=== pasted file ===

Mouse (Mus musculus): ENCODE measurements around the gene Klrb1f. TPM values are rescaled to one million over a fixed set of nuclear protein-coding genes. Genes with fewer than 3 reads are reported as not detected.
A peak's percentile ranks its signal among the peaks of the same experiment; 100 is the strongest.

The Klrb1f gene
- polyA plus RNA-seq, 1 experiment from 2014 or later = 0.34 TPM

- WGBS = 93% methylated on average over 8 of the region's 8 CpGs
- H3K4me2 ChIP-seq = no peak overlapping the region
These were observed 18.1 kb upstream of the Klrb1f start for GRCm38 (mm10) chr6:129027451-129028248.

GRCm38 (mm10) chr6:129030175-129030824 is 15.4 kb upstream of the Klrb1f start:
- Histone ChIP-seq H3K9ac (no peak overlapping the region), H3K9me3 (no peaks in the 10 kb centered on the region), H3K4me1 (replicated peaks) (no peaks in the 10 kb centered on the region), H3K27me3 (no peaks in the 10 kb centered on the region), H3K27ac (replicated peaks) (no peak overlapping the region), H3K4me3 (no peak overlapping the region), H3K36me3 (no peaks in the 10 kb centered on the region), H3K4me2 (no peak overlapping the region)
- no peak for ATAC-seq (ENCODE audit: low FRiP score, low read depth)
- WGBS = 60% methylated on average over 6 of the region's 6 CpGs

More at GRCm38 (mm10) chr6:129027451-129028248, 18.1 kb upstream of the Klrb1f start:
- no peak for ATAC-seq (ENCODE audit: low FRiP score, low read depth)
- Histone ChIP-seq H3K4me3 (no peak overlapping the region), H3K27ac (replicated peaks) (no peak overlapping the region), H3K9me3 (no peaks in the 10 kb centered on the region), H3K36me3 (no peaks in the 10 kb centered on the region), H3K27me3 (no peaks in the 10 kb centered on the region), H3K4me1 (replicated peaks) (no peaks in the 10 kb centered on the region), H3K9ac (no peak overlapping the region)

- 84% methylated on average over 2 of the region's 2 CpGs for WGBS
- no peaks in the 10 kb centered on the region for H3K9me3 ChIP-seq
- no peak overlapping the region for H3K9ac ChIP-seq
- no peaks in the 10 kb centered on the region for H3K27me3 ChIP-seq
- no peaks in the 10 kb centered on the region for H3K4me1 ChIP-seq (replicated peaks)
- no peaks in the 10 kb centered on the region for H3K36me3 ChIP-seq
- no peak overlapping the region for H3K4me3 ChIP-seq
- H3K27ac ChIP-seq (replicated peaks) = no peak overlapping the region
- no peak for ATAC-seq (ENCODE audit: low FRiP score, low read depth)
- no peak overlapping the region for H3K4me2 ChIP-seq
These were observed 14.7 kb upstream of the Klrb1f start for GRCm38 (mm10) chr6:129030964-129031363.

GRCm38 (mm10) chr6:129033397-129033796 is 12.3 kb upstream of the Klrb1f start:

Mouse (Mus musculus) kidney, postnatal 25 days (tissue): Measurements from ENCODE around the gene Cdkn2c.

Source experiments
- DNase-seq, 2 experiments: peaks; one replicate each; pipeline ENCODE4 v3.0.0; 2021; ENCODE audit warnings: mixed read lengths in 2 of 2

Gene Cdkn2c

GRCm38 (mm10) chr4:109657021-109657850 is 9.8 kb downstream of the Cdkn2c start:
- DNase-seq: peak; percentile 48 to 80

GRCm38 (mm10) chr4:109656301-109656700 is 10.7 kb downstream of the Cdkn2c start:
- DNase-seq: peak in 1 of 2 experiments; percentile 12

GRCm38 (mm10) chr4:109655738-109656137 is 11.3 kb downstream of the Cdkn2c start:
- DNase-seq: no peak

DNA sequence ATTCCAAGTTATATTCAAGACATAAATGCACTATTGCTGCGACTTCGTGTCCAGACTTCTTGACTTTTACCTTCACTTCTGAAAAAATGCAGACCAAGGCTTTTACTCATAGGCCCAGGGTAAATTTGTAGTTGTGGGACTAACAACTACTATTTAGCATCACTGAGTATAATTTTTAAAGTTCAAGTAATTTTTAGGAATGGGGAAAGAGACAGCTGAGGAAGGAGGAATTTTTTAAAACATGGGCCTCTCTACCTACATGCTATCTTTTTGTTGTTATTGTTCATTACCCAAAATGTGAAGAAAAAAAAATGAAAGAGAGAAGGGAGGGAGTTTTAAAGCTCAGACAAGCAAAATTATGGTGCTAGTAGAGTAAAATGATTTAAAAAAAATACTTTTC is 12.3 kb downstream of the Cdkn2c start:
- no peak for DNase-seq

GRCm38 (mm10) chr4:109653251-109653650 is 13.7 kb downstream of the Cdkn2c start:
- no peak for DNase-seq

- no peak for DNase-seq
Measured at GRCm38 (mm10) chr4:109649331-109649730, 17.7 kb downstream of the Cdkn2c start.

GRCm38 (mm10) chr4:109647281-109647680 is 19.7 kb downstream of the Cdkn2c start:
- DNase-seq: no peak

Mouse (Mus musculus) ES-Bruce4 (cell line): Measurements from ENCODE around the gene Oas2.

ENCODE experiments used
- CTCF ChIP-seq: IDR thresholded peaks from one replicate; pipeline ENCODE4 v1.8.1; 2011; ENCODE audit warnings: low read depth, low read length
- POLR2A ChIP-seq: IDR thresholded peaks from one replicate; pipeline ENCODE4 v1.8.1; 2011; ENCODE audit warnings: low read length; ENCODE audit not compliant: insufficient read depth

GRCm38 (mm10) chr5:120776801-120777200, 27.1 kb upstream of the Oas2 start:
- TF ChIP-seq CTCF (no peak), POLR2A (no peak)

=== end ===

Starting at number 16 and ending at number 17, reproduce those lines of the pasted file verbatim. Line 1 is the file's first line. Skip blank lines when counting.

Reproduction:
- no peaks in the 10 kb centered on the region for H3K9me3 ChIP-seq
- no peak overlapping the region for H3K9ac ChIP-seq